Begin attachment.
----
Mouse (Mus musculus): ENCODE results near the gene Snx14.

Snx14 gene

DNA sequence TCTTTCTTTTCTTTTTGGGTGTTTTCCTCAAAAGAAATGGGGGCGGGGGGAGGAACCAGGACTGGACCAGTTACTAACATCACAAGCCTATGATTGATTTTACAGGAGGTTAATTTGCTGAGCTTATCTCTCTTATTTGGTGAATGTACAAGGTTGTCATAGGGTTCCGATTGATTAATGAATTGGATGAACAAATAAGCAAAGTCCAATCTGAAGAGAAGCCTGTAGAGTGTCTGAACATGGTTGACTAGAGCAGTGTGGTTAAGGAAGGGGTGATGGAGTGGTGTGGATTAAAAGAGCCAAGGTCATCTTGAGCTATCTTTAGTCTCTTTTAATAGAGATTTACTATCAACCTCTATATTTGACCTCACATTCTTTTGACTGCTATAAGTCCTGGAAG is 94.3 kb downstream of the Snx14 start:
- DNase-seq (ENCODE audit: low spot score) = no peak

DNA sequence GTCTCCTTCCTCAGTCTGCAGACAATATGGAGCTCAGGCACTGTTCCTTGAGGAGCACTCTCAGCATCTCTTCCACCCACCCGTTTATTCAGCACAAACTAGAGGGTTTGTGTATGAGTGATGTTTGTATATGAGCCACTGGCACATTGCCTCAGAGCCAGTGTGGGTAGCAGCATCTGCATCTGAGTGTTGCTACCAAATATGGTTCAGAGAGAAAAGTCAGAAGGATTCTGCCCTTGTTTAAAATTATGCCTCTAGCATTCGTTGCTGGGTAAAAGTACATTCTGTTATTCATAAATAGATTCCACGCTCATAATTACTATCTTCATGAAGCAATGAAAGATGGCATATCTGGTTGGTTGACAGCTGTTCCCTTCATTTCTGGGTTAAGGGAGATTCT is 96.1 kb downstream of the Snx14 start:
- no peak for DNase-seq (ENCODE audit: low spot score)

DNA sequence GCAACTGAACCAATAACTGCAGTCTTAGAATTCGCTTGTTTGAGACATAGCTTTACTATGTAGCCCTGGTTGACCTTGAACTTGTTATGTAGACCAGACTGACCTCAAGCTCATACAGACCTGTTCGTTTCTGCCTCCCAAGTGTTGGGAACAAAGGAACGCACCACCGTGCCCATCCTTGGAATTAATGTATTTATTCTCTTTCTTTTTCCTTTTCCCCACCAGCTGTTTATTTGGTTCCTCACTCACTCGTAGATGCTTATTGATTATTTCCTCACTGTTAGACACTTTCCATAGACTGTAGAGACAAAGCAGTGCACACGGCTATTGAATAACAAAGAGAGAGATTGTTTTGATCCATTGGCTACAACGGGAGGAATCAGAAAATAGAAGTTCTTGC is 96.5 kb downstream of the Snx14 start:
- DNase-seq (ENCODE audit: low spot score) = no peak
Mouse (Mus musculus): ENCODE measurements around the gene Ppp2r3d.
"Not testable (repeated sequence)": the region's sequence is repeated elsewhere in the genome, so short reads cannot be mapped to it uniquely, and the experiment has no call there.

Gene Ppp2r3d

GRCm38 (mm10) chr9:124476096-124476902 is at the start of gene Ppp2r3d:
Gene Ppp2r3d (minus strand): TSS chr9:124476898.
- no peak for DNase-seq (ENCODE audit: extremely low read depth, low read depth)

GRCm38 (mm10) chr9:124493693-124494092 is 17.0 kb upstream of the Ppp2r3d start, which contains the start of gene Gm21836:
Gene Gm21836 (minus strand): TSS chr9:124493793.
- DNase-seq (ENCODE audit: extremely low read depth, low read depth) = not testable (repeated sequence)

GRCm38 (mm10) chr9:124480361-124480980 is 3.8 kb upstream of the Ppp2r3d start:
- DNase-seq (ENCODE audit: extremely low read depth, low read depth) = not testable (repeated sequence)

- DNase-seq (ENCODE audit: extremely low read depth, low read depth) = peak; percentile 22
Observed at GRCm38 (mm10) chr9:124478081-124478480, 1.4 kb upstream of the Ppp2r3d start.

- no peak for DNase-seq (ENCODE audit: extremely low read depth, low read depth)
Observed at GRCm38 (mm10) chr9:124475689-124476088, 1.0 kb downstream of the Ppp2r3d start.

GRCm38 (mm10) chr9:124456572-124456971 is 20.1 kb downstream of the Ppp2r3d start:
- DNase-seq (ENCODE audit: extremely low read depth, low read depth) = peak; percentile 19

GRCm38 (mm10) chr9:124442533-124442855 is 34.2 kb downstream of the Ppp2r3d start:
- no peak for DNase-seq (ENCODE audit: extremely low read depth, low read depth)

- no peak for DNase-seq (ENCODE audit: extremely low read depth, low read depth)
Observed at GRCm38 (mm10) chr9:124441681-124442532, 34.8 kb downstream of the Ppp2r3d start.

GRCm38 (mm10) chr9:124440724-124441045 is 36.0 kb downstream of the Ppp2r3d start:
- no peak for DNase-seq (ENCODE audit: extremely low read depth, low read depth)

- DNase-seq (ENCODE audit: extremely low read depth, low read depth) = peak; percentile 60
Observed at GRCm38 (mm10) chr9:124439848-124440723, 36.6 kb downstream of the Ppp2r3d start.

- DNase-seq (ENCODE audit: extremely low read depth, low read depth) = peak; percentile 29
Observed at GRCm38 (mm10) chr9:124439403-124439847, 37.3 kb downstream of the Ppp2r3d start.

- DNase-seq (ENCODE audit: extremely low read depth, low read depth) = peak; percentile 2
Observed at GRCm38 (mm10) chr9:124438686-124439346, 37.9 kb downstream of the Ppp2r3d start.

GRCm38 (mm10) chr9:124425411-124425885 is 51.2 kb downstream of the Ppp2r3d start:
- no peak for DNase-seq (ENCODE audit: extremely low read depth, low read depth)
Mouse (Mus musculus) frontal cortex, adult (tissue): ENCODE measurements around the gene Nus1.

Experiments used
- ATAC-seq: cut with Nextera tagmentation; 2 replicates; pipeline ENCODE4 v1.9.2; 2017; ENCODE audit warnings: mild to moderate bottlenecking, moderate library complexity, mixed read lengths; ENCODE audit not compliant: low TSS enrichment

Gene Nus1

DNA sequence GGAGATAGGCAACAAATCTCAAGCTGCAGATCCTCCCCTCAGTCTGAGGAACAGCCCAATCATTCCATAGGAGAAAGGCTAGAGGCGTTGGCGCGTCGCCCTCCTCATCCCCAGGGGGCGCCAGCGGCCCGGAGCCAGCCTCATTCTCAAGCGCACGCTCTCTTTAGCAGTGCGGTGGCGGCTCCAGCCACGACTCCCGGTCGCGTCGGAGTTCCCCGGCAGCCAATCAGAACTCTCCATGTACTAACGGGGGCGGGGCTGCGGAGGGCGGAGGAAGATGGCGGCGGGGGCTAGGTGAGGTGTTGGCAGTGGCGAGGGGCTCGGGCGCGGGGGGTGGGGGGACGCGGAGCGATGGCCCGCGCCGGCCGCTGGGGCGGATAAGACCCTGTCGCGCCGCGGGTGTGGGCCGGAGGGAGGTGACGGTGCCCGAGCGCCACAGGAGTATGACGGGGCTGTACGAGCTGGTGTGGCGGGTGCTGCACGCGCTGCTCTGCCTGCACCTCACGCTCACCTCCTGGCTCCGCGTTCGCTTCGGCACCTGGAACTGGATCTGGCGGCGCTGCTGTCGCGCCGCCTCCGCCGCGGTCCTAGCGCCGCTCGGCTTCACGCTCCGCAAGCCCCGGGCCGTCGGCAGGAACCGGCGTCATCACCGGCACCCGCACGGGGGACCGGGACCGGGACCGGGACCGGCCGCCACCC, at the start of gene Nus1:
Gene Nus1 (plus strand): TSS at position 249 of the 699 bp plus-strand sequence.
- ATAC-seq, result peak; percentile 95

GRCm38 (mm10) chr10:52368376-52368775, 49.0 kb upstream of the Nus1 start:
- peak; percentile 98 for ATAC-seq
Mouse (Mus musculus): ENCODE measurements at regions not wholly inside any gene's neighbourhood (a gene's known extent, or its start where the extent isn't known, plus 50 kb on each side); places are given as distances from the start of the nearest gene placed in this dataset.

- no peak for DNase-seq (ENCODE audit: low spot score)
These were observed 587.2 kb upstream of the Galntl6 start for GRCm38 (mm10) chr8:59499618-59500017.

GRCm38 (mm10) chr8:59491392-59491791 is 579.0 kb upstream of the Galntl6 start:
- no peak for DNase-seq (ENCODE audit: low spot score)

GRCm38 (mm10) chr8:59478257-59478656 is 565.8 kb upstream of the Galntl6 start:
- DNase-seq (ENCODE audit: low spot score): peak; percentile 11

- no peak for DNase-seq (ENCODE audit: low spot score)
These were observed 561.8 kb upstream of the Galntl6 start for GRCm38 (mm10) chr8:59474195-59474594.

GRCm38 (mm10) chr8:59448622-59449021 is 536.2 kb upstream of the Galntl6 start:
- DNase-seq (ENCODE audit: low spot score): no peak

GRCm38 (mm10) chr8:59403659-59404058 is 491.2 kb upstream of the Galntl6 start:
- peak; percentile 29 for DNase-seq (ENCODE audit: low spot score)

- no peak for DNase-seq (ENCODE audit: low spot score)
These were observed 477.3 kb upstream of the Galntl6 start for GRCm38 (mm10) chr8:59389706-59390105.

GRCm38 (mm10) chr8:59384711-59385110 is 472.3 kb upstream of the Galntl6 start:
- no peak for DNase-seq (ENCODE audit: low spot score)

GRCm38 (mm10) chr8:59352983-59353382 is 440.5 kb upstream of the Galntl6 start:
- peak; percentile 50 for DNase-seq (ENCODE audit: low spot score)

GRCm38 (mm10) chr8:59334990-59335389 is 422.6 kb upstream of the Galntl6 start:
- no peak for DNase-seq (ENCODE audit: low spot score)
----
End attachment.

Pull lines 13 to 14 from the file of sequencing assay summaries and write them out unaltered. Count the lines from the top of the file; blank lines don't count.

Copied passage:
Gene Ppp2r3d (minus strand): TSS chr9:124476898.
- no peak for DNase-seq (ENCODE audit: extremely low read depth, low read depth)